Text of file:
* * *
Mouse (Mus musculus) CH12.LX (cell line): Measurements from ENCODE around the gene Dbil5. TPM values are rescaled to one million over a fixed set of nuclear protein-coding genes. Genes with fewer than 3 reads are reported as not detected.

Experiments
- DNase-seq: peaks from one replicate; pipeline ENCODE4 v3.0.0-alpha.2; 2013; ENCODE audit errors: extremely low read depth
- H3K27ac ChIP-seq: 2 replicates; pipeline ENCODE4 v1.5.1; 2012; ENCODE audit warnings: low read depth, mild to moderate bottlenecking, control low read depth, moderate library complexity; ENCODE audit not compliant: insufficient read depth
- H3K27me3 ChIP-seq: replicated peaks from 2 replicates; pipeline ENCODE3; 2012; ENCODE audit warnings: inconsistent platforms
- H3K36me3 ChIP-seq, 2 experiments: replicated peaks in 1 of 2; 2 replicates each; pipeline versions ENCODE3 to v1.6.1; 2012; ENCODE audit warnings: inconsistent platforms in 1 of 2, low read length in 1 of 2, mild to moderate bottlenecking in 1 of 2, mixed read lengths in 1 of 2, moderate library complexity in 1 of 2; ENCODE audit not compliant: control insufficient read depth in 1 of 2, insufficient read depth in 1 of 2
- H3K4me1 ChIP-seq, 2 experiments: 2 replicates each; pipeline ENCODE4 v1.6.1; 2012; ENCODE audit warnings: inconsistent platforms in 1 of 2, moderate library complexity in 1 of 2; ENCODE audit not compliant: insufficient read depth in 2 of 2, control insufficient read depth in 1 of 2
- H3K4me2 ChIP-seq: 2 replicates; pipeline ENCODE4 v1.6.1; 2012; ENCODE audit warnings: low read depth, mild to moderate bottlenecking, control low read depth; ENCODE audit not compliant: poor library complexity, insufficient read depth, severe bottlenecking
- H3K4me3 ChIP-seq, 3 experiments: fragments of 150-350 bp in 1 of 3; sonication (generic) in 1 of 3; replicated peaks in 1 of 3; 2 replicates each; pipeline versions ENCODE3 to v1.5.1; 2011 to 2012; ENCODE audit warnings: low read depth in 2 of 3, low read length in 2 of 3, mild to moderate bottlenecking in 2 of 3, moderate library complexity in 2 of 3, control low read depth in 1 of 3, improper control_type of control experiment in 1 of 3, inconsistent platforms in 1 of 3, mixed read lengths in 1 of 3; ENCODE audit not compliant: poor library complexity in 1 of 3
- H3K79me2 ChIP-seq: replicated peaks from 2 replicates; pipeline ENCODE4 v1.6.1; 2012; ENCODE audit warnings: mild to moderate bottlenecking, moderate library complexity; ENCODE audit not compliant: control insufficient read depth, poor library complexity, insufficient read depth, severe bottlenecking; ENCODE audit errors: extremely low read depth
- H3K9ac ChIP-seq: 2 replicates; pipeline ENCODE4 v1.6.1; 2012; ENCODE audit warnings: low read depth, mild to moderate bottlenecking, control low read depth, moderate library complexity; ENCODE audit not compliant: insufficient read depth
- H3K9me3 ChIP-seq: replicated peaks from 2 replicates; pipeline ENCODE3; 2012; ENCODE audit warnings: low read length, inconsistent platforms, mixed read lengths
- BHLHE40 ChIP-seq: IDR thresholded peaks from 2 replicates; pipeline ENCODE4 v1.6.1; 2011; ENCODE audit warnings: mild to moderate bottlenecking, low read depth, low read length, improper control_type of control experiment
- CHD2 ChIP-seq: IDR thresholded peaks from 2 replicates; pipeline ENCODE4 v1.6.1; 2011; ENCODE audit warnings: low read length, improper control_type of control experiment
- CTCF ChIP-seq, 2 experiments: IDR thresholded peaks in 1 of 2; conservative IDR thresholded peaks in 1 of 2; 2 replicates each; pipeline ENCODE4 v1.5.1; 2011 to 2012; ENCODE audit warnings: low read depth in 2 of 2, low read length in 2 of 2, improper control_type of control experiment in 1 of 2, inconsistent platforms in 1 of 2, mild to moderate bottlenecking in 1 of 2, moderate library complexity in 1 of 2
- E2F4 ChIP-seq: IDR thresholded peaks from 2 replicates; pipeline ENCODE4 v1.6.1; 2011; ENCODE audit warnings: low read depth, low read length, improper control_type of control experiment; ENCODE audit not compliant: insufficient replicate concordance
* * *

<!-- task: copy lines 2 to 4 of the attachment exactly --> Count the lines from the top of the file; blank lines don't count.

Experiments
- DNase-seq: peaks from one replicate; pipeline ENCODE4 v3.0.0-alpha.2; 2013; ENCODE audit errors: extremely low read depth
- H3K27ac ChIP-seq: 2 replicates; pipeline ENCODE4 v1.5.1; 2012; ENCODE audit warnings: low read depth, mild to moderate bottlenecking, control low read depth, moderate library complexity; ENCODE audit not compliant: insufficient read depth